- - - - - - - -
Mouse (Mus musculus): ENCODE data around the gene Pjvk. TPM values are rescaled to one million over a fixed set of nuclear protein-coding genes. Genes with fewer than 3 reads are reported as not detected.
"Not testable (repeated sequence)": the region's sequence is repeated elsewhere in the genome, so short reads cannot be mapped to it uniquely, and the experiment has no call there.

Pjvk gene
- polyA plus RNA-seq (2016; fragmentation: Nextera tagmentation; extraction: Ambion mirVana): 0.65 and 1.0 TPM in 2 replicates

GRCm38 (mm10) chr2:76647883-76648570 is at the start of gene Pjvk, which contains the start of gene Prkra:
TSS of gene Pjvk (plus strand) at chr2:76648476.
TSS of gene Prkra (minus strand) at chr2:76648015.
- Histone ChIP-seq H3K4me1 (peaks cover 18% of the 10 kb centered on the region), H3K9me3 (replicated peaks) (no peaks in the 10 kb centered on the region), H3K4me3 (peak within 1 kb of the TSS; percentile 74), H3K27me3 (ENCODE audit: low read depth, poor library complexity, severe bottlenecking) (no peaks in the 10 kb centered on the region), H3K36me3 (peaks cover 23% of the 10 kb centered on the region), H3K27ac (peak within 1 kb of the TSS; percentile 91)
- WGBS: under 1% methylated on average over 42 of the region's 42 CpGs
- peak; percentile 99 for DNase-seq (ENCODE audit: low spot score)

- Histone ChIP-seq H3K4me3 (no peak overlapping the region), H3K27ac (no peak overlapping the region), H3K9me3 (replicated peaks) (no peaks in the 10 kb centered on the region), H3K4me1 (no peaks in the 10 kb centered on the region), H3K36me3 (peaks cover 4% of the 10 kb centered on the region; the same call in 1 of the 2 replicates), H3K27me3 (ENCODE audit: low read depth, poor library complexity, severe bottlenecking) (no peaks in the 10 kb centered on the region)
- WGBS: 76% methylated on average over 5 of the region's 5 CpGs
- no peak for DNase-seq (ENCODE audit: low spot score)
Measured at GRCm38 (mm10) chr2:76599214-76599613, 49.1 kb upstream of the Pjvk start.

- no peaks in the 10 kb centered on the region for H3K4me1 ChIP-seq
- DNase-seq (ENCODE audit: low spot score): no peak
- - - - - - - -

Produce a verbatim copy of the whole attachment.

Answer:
Mouse (Mus musculus): ENCODE data around the gene Pjvk. TPM values are rescaled to one million over a fixed set of nuclear protein-coding genes. Genes with fewer than 3 reads are reported as not detected.
"Not testable (repeated sequence)": the region's sequence is repeated elsewhere in the genome, so short reads cannot be mapped to it uniquely, and the experiment has no call there.

Pjvk gene
- polyA plus RNA-seq (2016; fragmentation: Nextera tagmentation; extraction: Ambion mirVana): 0.65 and 1.0 TPM in 2 replicates

GRCm38 (mm10) chr2:76647883-76648570 is at the start of gene Pjvk, which contains the start of gene Prkra:
TSS of gene Pjvk (plus strand) at chr2:76648476.
TSS of gene Prkra (minus strand) at chr2:76648015.
- Histone ChIP-seq H3K4me1 (peaks cover 18% of the 10 kb centered on the region), H3K9me3 (replicated peaks) (no peaks in the 10 kb centered on the region), H3K4me3 (peak within 1 kb of the TSS; percentile 74), H3K27me3 (ENCODE audit: low read depth, poor library complexity, severe bottlenecking) (no peaks in the 10 kb centered on the region), H3K36me3 (peaks cover 23% of the 10 kb centered on the region), H3K27ac (peak within 1 kb of the TSS; percentile 91)
- WGBS: under 1% methylated on average over 42 of the region's 42 CpGs
- peak; percentile 99 for DNase-seq (ENCODE audit: low spot score)

- Histone ChIP-seq H3K4me3 (no peak overlapping the region), H3K27ac (no peak overlapping the region), H3K9me3 (replicated peaks) (no peaks in the 10 kb centered on the region), H3K4me1 (no peaks in the 10 kb centered on the region), H3K36me3 (peaks cover 4% of the 10 kb centered on the region; the same call in 1 of the 2 replicates), H3K27me3 (ENCODE audit: low read depth, poor library complexity, severe bottlenecking) (no peaks in the 10 kb centered on the region)
- WGBS: 76% methylated on average over 5 of the region's 5 CpGs
- no peak for DNase-seq (ENCODE audit: low spot score)
Measured at GRCm38 (mm10) chr2:76599214-76599613, 49.1 kb upstream of the Pjvk start.

- no peaks in the 10 kb centered on the region for H3K4me1 ChIP-seq
- DNase-seq (ENCODE audit: low spot score): no peak